One good trait of scaffolders is that they can work on the widest array of projects and environments. So to be successful, you should have the ability to plan and build working platforms and erect scaffolding for all types of construction projects. Among These are:
Even though a regular scaffolder will require additional training and education to be successfully involved in rigging, their background in scaffolding will assist in this role.
A rigger uses mechanical systems such as derricks and jibs to move heavy structural objects.
Whenever construction workers want to repair facades of tall buildings or when they want to put up a new one, they need scaffolders to erect scaffolds. Construction scaffolders provide the platform where labourers and construction crew members operate from.
The scaffolds must be strong enough to accommodate these workers together with their construction tools and certain building materials. A construction scaffolder is usually required to have some extra industry and job-specific skills.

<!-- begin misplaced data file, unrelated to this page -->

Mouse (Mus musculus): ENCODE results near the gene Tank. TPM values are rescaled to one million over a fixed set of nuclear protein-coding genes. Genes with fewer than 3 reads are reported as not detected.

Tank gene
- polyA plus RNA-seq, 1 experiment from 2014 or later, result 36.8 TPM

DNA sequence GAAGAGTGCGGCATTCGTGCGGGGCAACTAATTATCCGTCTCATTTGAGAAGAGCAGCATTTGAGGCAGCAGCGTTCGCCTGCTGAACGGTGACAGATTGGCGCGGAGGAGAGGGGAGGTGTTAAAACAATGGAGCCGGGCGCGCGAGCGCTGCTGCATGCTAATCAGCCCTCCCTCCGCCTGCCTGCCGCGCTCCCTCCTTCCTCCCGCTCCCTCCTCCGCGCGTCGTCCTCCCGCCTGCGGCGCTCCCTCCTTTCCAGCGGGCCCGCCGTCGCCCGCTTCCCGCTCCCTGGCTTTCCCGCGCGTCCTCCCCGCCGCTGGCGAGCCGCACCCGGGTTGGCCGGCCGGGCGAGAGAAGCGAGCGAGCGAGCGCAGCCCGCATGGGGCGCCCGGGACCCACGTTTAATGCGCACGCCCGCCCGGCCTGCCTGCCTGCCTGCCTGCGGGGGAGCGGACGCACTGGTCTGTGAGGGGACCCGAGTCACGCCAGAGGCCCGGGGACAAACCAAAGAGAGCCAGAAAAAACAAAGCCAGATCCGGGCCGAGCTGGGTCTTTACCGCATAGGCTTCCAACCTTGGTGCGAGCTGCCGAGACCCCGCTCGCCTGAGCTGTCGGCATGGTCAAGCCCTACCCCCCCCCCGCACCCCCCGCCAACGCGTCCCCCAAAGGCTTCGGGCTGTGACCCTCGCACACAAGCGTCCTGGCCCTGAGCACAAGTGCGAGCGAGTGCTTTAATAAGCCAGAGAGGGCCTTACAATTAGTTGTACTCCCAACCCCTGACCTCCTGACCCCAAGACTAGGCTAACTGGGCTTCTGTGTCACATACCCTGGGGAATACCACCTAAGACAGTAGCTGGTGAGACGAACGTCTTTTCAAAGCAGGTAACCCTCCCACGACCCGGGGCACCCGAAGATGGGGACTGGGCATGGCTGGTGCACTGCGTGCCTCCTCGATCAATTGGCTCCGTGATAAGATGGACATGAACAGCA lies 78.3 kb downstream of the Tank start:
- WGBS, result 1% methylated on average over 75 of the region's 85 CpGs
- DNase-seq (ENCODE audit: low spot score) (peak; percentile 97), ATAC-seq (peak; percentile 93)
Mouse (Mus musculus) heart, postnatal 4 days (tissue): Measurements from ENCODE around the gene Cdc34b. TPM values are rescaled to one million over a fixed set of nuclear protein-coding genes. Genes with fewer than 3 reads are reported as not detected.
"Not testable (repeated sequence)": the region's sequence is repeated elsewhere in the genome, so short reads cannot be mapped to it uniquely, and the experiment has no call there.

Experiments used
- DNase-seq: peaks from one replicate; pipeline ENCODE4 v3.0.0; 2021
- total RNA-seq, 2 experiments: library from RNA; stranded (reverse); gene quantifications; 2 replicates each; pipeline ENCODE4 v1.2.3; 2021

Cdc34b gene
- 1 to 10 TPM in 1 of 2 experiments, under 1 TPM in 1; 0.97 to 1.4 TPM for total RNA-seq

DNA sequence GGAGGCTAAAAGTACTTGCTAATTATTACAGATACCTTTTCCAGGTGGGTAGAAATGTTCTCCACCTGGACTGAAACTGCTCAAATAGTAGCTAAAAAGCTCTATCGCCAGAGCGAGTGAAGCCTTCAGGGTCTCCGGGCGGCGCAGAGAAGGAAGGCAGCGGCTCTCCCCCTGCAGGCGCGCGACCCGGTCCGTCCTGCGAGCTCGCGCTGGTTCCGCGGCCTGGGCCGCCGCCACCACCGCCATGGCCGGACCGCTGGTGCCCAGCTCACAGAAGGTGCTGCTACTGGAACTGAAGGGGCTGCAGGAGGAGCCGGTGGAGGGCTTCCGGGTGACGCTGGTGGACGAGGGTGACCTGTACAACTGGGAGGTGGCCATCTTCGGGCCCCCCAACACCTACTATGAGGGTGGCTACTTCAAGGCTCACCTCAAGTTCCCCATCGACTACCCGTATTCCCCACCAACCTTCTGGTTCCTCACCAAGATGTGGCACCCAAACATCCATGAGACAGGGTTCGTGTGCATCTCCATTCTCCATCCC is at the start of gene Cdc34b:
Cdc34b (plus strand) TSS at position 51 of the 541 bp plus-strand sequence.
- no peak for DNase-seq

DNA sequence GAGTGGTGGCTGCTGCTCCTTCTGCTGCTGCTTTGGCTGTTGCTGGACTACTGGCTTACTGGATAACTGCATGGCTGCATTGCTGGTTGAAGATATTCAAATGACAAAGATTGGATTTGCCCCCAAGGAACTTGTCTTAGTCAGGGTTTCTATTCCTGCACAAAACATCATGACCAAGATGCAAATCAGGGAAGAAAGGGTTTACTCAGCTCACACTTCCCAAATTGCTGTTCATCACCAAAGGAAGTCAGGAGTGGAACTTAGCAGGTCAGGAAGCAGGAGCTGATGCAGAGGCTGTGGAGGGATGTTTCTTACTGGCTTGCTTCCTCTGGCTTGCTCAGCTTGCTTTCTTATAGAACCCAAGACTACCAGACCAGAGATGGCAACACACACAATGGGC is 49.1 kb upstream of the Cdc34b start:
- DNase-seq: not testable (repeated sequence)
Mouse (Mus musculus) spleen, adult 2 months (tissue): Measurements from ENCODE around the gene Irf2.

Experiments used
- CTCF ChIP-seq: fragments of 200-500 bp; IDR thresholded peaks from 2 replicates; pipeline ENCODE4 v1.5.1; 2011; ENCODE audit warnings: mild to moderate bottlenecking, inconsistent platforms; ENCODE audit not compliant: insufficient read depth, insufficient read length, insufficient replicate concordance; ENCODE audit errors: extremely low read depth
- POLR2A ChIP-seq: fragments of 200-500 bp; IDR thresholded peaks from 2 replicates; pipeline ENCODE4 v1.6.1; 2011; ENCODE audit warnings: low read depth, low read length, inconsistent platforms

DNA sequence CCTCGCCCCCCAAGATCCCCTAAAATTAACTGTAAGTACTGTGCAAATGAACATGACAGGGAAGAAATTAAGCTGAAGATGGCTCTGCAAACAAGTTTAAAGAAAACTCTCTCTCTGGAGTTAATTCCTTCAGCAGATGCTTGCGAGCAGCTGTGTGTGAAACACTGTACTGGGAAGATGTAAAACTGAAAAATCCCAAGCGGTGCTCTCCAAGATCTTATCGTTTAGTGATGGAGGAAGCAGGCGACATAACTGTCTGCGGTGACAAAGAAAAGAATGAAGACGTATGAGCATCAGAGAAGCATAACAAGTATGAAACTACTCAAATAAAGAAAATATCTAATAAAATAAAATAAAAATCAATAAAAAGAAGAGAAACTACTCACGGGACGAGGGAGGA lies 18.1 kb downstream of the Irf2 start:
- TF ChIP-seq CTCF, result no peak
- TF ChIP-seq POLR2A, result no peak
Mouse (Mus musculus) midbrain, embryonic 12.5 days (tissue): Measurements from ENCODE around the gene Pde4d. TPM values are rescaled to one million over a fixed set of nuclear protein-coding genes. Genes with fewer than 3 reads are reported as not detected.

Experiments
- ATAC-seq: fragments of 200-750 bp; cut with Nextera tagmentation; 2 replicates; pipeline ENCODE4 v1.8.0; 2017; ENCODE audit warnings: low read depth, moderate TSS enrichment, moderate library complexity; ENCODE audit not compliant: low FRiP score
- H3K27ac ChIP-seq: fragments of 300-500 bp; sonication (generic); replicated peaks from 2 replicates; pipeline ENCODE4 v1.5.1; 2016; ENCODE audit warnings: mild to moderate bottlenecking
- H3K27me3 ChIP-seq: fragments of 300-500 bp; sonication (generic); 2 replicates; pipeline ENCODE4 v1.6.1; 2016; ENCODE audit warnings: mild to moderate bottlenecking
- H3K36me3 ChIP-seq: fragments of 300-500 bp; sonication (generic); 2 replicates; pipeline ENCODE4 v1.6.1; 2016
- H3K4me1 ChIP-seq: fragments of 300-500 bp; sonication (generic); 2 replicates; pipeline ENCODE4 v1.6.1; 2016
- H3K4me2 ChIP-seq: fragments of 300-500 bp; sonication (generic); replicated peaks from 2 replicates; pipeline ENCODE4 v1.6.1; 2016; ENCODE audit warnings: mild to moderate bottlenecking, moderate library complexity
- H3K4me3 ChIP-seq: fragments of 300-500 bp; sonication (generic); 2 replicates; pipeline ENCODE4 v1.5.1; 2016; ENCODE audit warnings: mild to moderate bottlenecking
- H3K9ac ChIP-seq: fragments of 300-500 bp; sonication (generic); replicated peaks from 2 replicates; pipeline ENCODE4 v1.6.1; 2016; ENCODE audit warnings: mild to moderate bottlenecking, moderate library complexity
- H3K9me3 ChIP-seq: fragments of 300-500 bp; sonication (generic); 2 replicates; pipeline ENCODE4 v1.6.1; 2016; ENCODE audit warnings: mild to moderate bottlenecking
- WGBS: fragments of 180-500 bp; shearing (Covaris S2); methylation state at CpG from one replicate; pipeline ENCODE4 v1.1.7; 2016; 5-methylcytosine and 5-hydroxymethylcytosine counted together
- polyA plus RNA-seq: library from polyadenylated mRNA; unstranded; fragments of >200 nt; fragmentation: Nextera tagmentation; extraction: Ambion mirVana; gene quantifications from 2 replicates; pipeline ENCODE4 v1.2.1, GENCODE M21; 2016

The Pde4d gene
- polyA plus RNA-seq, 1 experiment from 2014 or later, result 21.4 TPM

Music and entertainment scaffolding
Various events that take place in the music and entertainment industry require the services of scaffolders.
They erect structures for events that include fashion shows, industry awards nights and music concerts. These scaffolders normally work for companies involved in servicing the entertainment industry in these events.
This category of scaffolders also build tiered seating and stands for public events like concerts and sporting events.
Whatever the project, the scaffolder is responsible for inspecting the area and pinpoint what type of scaffolding is required. Once this is done, the scaffolder unloads it, fits its braces and tubing together to form the frameworks that eventually become the scaffold. He will fix all the attachments including ladders and rails to create the scaffold.
Their work doesn’t end there. Scaffolders are also tasked to check and maintain scaffolding equipment throughout its use. They inspect the scaffolding structure to ensure it is safe to use and eventually take it down after the work is done.